Because, America This is You


“Time makes more converts than reason.” Thomas Paine, 1776 
The places you learn to love a country vary. In the 1990s, jingoism wasn’t overtly present. It was post Cold War, pre War Against Terror, and the Gulf War did not elicit the same “for the love of the country”  emotions.  Growing up just a wee bit media obsessed (and without cable television),  I learned how to grapple with America not only in the classroom but also on the television screen. My weekly dose of patriotism came via reality show forerunners like American Gladiators and the very democratic America’s Funniest Home Videos. Every Sunday night, I sat and enjoyed  the missteps, falls, and  pies in the face suffered by my fellow compatriots. A vote was taken to determine the winner. Participating in this display of the country’s best meant embracing embarrassment, laughing, and making a choice. I loved it. America, this is you.
 “I love America more than any other country in this world, and, exactly for this reason, I insist on the right to criticize her perpetually.”- James Baldwin, 1952
For every moment that should make a proud American, the reasons for embarrassment lurks in the background. The most obvious moment is the nation’s creation. It is old hat now to note that this bastion of freedom and liberty was created with slavery very much in the foreground.  At every defining juncture in the nation’s history, injustice and hypocrisy are lurking. It is a constant reminder to the world, that it is not what you say that matters, it's what you do. America ain’t really ‘bout this life. Yet to express awareness of these faults is to invite criticism and derision. There’s a nagging sense that any pride in America should be expressed without qualification, reasoning, or common sense. But still, those with doubts continue to relentlessly press for answers. Clap for 'em.
“For the first time in my adult life, I am really proud of my country because it feels like hope is finally making a comeback”- Michelle Obama, 2008
Those who are told their lives matter the least in America, remain tethered to a hope that things must, can, and will change. Without some faith in the ability to change, there is little more that can maintain a love for this nation. It is the continued efforts of people like this, fueled by a cause, that has allowed the country to progress even this far. Historically it has been so, and today it remains the same. Sadly, our freedom fighters often fall short in their efforts to persuade others of the need for change. The arguments are sound. The moral, economic, and social benefits that equality would bring are all evident. But those who are comfortable fail to see the need to change the status quo. The resistance to change is nothing new.  In any revolution, there will be Tories- those loyal to the life they know. To be a true patriot, it is not enough to embrace the laughing stock of failures that exist. It is necessary to push against it, and make changes that create a better future, with justice for all. If time will truly make more converts, as Thomas Paine suggested in his 1776 pamphlet, "Common Sense," then we also wait for it.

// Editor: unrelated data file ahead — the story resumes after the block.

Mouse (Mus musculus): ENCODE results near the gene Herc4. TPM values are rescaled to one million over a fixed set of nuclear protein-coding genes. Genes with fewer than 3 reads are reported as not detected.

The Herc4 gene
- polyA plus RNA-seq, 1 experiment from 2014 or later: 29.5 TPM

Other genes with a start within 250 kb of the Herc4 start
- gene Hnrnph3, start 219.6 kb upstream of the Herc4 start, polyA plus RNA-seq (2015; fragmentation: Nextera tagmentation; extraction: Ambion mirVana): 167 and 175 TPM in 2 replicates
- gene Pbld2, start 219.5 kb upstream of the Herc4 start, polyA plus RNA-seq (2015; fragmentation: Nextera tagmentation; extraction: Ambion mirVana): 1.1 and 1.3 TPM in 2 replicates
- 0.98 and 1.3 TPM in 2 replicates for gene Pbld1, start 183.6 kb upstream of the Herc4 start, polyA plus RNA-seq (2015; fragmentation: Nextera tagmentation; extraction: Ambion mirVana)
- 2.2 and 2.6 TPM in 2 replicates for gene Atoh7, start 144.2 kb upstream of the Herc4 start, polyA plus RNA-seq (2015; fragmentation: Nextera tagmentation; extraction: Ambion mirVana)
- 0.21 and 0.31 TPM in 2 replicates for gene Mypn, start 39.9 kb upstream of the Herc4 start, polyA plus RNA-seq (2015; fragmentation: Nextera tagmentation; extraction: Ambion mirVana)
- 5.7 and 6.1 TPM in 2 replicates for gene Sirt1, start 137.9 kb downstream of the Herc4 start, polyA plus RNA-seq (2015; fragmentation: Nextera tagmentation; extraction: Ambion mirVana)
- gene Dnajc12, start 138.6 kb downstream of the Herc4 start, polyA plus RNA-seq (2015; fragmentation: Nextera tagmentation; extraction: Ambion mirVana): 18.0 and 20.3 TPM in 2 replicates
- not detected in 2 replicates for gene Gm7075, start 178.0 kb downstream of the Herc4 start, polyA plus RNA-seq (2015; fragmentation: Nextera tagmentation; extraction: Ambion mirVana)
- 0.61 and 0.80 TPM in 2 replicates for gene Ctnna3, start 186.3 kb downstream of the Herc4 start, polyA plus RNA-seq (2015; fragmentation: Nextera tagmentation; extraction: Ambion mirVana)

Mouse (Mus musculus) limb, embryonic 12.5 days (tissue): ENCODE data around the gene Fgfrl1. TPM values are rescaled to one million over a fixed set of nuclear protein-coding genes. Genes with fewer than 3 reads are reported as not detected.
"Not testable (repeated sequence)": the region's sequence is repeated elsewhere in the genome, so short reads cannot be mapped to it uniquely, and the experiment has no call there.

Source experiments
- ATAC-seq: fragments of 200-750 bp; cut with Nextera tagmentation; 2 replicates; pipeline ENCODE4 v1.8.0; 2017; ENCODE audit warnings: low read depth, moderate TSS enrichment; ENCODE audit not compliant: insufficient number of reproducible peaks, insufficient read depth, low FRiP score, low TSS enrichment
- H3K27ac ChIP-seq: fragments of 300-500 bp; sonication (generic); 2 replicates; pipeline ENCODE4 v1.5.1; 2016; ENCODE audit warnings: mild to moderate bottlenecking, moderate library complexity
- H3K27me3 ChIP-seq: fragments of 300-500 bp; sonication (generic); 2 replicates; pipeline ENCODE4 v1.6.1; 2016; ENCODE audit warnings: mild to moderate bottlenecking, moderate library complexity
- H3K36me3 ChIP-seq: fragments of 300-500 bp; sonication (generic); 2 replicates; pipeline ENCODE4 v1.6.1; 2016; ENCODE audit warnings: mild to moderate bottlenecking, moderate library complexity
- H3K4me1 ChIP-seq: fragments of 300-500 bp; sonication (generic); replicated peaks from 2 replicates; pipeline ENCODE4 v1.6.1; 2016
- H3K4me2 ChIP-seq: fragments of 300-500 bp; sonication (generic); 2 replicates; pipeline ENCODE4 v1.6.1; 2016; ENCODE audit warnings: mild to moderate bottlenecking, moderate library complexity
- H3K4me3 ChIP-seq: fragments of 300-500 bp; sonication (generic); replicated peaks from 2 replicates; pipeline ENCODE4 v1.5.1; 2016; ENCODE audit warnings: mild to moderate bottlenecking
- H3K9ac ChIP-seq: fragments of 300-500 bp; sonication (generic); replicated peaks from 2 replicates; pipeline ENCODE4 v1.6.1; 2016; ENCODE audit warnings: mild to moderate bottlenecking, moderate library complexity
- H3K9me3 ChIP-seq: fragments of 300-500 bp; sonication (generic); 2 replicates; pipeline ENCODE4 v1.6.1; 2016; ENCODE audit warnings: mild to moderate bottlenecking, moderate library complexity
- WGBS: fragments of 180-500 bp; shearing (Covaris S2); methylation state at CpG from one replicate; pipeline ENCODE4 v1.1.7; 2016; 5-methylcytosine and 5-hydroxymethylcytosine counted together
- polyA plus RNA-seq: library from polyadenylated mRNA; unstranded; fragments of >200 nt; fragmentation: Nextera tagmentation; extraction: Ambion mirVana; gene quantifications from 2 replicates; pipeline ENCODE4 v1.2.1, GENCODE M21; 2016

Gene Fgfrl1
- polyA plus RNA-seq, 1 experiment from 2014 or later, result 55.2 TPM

Changes that matter can happen on the inside. Some places where the nation's voters await revolution include: the criminal justice system; the healthcare system, our education system; housing systems; etc. In 1852, the abololtionist Frederick Douglass urged the nation to make the changes that matter in his oft-quoted speech, “What to the Slave is the Fourth of July.” Key to his argument was the fact that the nation was young, and in it’s youth could easily make the necessary changes. 
Were the nation older, the patriot’s heart might be sadder, and the reformer’s brow heavier. Its future might be shrouded in gloom, and the hope of its prophets go out in sorrow. There is consolation in the thought that America is young.” -Frederick Douglass
America’s lingering between petulant child and prime teenager. The time for change is now.

America is still embracing embarrassment. America still votes for their embarrassment. The pratfalls are not just on network tv on Sunday nights, but are on highlight reels around the world. Take note who is laughing now.

We've got laughs from coast to coast 
To make you smile
A real life look at each of you
To capture all that style
You're the red, white and blue
The funny things you do
America, America this is you
Stories from your friends next door
They never told
You might be a star tonight
So let that camera roll
You're the red, white and blue
Oh the funny things you do
America, America this is you
Jill Colucci and Stewart Harris, “The Funny Things You Do”
 America's Funniest Home Videos Theme Song

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